This was a nice, easy to read book for me. I enjoyed the subject matter of making and keeping friends. The book itself is written mostly from personal stories. What I particularly liked was at the end of the book, there were study questions and then two appendixes. I found these better than the content of the book itself. The first appendix basically covers the same topics as each chapter, but in one or two sentences and in bullet point style. It includes tips and ideas for you from each chapter such as "Keep a box of assorted occasions and blank cards on hand," or "Ask God to provide the kind of friend you are looking for." The second appendix is actually just pages of conversation starters, or open-ended questions to share with a friend.I was happy to see these simple helps at the end of the book, mostly because in her stories she uses language like "dear," "sweetheart," and"how is your spirit today?" I know I just don't use these on a daily basis so I was beginning to find it unrealistic. The appendixes were a great addition.One other note, this book is definitely written from a Christian perspective to a Christian perspective. It only covers girl friendships, assuming that you are already working on your relationship with God and family.
I recently joined a new group called booksneeze. They send you books to review. I was totally excited because they had the book, Friendship for Grown-Ups What I Missed and Learned Along the Way, By Lisa Whelchel. This is a woman that I admire and therefore I wanted to read this book.When I got the book in the mail I was a little overwhelmed. Informative books always take me a long time to read and sometimes I get bored along the way. However, as I opened the book up and read, I was surprised at how easy the book was to read. Lisa provides the story of her own journey through developing meaningful and safe friendships while providing lessons along the way that I could use in my own journey.What I appreciated most about Lisa's book was her candor and honesty. She didn't have to admit her faults. She didn't have to tell the reader about the times she messed up big. However, she did and that made the book more authentic to me. I am more willing to listen to her because of her being honest with me, a perfect stranger. Lisa's book made me excited about finding my own safe friend. This is a book I would HIGHLY recommend other women to read. I did receive this book free but was not required to write a positive review.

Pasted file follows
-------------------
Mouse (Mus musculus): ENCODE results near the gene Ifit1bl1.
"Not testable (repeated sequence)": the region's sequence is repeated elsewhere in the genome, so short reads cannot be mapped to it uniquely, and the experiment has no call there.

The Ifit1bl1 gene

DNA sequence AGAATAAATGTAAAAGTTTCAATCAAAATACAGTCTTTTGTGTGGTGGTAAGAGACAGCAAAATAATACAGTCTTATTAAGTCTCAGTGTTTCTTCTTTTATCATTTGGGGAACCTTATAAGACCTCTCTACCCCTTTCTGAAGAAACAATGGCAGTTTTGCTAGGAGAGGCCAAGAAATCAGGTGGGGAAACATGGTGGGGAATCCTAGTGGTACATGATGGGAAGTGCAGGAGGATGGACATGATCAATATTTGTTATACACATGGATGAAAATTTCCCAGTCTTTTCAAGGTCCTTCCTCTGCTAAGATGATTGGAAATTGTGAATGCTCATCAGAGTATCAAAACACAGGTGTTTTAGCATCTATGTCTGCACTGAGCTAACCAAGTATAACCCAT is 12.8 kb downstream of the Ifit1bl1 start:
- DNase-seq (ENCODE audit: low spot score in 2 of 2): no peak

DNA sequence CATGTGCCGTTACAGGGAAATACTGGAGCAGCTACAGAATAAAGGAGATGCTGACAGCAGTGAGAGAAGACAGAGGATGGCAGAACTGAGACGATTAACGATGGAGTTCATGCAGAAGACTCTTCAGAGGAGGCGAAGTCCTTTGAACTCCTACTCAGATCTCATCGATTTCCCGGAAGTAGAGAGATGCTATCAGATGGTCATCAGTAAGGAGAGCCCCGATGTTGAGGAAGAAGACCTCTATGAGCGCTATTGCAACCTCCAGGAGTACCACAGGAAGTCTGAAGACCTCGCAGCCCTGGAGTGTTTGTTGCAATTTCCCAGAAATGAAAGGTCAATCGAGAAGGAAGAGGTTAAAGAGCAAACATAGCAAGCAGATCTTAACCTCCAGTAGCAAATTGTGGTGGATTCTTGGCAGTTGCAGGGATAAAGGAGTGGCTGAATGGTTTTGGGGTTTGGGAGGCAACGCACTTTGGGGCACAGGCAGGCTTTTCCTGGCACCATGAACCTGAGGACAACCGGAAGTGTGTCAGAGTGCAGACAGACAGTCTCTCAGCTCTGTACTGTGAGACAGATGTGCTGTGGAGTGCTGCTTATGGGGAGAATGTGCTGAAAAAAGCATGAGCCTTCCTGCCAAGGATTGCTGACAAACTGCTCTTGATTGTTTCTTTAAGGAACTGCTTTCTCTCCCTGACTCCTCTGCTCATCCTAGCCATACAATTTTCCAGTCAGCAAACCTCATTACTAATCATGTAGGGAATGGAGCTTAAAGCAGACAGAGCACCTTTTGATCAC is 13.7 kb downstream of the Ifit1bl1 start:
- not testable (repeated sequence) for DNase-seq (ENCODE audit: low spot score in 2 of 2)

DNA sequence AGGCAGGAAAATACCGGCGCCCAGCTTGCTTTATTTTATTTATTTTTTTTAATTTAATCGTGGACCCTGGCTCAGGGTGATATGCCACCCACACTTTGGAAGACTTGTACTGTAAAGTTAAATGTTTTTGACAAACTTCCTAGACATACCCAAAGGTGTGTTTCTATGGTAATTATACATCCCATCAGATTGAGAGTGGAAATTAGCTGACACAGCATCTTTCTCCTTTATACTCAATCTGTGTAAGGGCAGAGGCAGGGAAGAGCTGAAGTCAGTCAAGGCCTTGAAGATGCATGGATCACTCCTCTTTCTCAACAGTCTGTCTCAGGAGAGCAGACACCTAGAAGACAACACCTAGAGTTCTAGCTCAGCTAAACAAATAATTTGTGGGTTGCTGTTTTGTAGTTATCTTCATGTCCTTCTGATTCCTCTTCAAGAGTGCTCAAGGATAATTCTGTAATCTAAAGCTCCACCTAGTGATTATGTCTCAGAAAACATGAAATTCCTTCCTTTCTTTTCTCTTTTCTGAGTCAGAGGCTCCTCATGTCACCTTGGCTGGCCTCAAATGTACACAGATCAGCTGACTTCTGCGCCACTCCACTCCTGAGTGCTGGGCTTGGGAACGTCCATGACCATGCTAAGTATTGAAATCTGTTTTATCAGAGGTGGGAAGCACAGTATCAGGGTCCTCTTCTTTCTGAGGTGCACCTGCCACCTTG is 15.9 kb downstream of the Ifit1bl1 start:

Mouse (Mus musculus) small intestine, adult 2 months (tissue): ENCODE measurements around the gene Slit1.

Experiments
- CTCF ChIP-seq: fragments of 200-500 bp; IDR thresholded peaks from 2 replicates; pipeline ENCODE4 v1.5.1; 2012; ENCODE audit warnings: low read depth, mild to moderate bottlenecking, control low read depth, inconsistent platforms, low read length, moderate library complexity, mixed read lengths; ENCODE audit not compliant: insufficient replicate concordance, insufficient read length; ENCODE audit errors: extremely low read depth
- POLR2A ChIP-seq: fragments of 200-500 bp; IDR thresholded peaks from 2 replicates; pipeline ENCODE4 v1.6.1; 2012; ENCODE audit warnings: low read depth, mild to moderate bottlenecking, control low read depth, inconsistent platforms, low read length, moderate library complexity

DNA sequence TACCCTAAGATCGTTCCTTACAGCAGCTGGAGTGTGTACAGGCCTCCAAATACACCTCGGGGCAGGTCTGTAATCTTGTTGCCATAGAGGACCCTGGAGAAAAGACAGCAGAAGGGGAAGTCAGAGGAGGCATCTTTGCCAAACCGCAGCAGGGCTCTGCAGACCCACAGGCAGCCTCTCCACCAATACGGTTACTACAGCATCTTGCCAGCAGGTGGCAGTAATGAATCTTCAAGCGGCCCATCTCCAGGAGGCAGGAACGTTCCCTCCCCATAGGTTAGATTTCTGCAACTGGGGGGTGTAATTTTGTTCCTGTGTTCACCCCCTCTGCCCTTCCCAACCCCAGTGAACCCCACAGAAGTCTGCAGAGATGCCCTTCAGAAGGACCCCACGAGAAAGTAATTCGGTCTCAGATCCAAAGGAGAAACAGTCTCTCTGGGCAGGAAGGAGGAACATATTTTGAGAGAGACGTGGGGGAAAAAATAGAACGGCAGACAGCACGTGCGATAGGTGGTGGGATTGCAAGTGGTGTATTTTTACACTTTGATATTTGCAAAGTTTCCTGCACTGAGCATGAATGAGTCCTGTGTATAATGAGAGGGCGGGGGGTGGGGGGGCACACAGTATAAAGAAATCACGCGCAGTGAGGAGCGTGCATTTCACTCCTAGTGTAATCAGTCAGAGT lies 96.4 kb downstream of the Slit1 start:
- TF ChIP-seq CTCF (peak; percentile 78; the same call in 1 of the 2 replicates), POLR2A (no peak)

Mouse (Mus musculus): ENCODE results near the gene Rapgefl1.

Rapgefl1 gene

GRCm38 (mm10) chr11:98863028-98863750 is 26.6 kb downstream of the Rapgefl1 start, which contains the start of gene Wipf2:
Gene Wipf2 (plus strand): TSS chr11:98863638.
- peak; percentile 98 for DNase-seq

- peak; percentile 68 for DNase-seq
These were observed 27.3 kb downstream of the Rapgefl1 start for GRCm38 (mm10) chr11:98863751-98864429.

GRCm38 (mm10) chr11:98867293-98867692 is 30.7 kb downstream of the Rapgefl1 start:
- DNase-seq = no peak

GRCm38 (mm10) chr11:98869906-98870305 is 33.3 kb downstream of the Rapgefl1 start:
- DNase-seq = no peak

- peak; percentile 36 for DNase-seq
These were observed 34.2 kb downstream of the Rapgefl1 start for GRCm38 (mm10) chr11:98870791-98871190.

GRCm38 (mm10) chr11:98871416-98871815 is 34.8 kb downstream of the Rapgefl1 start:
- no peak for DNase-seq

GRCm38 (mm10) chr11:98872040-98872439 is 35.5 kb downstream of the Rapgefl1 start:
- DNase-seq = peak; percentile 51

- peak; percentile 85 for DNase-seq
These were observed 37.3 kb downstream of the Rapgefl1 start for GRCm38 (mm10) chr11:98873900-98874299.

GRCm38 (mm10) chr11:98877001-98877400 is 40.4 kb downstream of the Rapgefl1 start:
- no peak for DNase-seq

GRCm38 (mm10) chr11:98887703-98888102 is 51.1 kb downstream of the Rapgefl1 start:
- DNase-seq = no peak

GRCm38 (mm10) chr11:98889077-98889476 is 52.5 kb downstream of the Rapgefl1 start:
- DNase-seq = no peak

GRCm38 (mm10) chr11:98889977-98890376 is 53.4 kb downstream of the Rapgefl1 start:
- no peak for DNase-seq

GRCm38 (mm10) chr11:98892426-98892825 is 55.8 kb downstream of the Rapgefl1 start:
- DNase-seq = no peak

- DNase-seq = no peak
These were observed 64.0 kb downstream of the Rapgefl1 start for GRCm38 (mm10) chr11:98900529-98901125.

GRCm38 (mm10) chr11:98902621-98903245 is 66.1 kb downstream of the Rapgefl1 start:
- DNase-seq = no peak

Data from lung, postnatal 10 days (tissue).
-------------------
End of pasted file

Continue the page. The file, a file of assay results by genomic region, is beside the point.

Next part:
What a book! Lisa Whelchel, who I grew up knowing as Blair, from the T.V. series, The Facts Of Life, has written an amazing book on friendship! Throughout the course of the book Lisa brings us on a journey of her adult relationships, she shows by example how to navigate through the sometimes murky water of female communication, detailing the trials and triumphs from her own life. I was intriged by her explanation of why so many of us Christian women prefer a facade of perfectionism in our marriage, family, and life. Lisa shows raw emotion, and gives strong practical instruction for developing good healthy relationships. I received this complimentary copy for purpose of review from Thomas Nelson, and I could not put it down...definitely 5 stars in my book! Thank you Lisa for such an open honest book!